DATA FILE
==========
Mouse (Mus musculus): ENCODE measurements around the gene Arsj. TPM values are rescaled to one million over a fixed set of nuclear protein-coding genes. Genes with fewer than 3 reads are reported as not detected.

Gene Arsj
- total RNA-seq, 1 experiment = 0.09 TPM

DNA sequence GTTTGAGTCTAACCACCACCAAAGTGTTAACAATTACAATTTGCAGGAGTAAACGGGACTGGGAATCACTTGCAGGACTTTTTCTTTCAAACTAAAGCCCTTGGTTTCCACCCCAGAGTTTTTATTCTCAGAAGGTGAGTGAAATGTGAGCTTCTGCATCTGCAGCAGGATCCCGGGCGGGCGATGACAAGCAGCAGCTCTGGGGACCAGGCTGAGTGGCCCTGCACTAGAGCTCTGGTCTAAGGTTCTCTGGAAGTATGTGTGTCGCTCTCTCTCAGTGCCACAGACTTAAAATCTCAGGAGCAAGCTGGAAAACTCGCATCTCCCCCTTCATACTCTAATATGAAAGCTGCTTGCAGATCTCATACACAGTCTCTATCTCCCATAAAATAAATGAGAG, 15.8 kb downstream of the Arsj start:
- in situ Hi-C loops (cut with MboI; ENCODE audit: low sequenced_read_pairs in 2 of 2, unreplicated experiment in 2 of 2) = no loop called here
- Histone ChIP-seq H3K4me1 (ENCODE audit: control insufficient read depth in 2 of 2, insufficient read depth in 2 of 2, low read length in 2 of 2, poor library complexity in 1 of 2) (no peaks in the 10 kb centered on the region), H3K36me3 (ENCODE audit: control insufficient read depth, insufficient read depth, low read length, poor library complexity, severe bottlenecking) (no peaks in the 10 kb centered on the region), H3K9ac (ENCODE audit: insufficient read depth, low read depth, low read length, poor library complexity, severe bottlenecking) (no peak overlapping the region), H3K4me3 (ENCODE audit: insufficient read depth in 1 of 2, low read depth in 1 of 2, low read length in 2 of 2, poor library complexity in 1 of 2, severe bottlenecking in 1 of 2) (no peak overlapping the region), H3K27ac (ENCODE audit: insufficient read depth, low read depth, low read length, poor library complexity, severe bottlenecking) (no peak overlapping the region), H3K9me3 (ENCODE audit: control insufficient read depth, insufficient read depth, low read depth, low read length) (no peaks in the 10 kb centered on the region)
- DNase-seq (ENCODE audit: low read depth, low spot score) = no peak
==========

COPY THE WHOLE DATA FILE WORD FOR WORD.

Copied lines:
Mouse (Mus musculus): ENCODE measurements around the gene Arsj. TPM values are rescaled to one million over a fixed set of nuclear protein-coding genes. Genes with fewer than 3 reads are reported as not detected.

Gene Arsj
- total RNA-seq, 1 experiment = 0.09 TPM

DNA sequence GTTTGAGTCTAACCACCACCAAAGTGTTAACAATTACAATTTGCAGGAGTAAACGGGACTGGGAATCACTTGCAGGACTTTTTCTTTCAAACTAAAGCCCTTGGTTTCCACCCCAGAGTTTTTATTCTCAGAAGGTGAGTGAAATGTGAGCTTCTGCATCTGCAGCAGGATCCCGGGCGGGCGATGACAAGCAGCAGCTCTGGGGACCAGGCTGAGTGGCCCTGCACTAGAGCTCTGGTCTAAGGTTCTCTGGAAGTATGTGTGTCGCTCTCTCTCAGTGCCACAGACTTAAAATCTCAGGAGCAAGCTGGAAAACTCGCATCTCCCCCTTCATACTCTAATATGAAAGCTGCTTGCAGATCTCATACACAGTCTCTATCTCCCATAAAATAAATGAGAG, 15.8 kb downstream of the Arsj start:
- in situ Hi-C loops (cut with MboI; ENCODE audit: low sequenced_read_pairs in 2 of 2, unreplicated experiment in 2 of 2) = no loop called here
- Histone ChIP-seq H3K4me1 (ENCODE audit: control insufficient read depth in 2 of 2, insufficient read depth in 2 of 2, low read length in 2 of 2, poor library complexity in 1 of 2) (no peaks in the 10 kb centered on the region), H3K36me3 (ENCODE audit: control insufficient read depth, insufficient read depth, low read length, poor library complexity, severe bottlenecking) (no peaks in the 10 kb centered on the region), H3K9ac (ENCODE audit: insufficient read depth, low read depth, low read length, poor library complexity, severe bottlenecking) (no peak overlapping the region), H3K4me3 (ENCODE audit: insufficient read depth in 1 of 2, low read depth in 1 of 2, low read length in 2 of 2, poor library complexity in 1 of 2, severe bottlenecking in 1 of 2) (no peak overlapping the region), H3K27ac (ENCODE audit: insufficient read depth, low read depth, low read length, poor library complexity, severe bottlenecking) (no peak overlapping the region), H3K9me3 (ENCODE audit: control insufficient read depth, insufficient read depth, low read depth, low read length) (no peaks in the 10 kb centered on the region)
- DNase-seq (ENCODE audit: low read depth, low spot score) = no peak